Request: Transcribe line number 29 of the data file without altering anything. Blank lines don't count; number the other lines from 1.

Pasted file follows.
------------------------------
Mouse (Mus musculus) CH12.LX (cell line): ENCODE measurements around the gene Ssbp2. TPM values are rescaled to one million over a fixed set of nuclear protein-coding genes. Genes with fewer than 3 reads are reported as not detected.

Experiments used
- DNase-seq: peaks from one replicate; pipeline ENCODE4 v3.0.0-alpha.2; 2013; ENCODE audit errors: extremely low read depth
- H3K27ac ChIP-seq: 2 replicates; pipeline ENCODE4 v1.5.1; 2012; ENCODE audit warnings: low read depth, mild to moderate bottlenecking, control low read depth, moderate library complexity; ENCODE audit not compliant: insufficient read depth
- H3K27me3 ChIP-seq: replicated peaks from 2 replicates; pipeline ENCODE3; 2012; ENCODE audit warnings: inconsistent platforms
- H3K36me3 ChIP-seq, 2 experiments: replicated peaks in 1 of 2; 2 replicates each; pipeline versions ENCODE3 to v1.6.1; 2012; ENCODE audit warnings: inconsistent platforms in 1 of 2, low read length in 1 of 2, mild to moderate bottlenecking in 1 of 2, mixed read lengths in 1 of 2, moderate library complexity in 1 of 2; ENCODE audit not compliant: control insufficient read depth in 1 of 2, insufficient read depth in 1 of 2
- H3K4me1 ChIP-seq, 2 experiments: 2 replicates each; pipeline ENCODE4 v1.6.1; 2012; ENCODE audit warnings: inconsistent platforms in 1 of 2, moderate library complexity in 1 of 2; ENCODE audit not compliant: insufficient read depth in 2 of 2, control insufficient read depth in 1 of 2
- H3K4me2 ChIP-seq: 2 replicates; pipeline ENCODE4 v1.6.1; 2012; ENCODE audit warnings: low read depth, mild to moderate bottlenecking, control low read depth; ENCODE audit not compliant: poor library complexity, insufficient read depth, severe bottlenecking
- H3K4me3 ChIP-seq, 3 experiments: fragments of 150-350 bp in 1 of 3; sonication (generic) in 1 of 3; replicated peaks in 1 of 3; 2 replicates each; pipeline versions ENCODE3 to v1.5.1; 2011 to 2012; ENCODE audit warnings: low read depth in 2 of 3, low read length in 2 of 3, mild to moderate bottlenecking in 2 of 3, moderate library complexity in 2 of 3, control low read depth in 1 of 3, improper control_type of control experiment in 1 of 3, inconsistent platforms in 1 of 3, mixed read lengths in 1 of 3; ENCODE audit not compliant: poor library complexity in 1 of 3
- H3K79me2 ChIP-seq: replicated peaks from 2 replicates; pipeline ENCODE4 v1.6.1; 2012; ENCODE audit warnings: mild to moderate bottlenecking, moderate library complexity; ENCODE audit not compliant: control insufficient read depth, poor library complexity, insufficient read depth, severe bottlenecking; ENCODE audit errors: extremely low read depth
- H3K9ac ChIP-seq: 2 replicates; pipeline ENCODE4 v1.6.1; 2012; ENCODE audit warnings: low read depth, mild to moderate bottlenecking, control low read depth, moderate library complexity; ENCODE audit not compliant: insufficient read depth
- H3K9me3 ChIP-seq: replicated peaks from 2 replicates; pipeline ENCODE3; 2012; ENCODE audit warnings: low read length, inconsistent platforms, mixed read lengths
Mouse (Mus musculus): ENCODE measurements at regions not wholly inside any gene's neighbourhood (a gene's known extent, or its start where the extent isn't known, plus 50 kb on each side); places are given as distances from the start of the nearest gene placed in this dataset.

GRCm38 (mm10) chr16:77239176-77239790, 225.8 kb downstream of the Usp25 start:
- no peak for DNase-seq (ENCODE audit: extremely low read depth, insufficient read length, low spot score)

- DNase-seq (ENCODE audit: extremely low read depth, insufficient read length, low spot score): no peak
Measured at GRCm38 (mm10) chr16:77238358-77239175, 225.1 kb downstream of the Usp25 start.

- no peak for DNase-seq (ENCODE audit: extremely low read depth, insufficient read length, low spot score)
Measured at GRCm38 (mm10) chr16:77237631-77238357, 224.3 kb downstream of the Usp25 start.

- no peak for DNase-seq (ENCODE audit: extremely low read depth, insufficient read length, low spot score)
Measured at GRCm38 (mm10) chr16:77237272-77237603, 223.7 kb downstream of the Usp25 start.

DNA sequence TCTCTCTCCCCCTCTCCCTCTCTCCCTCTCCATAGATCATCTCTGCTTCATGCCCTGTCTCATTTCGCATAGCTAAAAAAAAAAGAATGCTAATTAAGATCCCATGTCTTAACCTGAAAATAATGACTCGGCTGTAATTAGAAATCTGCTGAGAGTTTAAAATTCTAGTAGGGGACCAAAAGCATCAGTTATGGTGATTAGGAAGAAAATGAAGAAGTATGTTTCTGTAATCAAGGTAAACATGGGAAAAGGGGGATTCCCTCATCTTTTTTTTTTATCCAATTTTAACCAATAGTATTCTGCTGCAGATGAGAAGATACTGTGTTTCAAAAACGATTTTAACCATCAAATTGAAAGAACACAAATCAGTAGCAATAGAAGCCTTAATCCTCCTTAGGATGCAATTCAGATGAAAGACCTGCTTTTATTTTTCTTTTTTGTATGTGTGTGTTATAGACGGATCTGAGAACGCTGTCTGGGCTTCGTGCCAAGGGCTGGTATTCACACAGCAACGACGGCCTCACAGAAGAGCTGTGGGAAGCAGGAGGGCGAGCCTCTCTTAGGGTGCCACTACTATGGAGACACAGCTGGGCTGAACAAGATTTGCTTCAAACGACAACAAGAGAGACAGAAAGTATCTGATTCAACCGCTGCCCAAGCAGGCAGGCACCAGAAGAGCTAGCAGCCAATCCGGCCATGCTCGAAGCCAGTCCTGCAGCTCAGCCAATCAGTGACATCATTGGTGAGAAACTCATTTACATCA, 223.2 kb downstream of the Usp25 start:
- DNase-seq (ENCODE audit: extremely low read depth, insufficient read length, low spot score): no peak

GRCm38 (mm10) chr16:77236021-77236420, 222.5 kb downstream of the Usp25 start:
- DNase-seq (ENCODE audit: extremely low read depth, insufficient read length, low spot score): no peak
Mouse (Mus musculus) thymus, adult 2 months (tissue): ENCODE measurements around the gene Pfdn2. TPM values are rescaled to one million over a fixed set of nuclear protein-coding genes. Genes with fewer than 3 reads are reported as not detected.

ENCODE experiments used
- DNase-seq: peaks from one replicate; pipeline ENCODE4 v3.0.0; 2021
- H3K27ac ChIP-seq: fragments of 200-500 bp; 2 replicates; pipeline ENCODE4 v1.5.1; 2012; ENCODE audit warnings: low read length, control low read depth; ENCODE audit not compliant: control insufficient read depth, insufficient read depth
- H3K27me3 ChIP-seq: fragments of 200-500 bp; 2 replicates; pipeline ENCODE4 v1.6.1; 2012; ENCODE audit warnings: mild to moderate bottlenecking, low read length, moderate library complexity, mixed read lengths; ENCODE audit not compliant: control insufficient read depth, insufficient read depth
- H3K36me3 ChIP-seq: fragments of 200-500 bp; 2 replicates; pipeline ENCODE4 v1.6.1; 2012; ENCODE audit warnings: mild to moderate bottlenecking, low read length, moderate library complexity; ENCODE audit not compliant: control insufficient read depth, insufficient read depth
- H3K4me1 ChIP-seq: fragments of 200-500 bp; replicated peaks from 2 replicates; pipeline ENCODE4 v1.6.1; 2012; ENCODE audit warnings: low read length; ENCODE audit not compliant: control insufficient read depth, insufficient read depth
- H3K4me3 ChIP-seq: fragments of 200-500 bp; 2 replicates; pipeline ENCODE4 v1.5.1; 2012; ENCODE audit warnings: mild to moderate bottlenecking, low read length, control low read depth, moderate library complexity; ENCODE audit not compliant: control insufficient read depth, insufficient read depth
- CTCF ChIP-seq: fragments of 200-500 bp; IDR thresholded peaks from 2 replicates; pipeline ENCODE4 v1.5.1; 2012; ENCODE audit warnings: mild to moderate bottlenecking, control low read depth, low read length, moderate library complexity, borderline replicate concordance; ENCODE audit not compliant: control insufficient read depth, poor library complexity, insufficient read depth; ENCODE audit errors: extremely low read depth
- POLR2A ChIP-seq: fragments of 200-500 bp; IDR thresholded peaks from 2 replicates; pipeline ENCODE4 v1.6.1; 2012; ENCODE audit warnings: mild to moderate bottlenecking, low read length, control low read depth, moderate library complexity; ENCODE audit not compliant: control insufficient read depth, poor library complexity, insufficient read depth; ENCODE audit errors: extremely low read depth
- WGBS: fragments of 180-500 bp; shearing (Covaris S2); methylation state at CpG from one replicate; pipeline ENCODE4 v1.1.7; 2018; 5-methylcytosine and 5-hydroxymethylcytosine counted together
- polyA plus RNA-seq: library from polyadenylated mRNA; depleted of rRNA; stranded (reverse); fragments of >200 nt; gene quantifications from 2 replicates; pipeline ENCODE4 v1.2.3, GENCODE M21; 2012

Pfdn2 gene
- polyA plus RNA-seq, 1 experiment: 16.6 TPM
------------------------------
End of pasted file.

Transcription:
- H3K27ac ChIP-seq: fragments of 200-500 bp; 2 replicates; pipeline ENCODE4 v1.5.1; 2012; ENCODE audit warnings: low read length, control low read depth; ENCODE audit not compliant: control insufficient read depth, insufficient read depth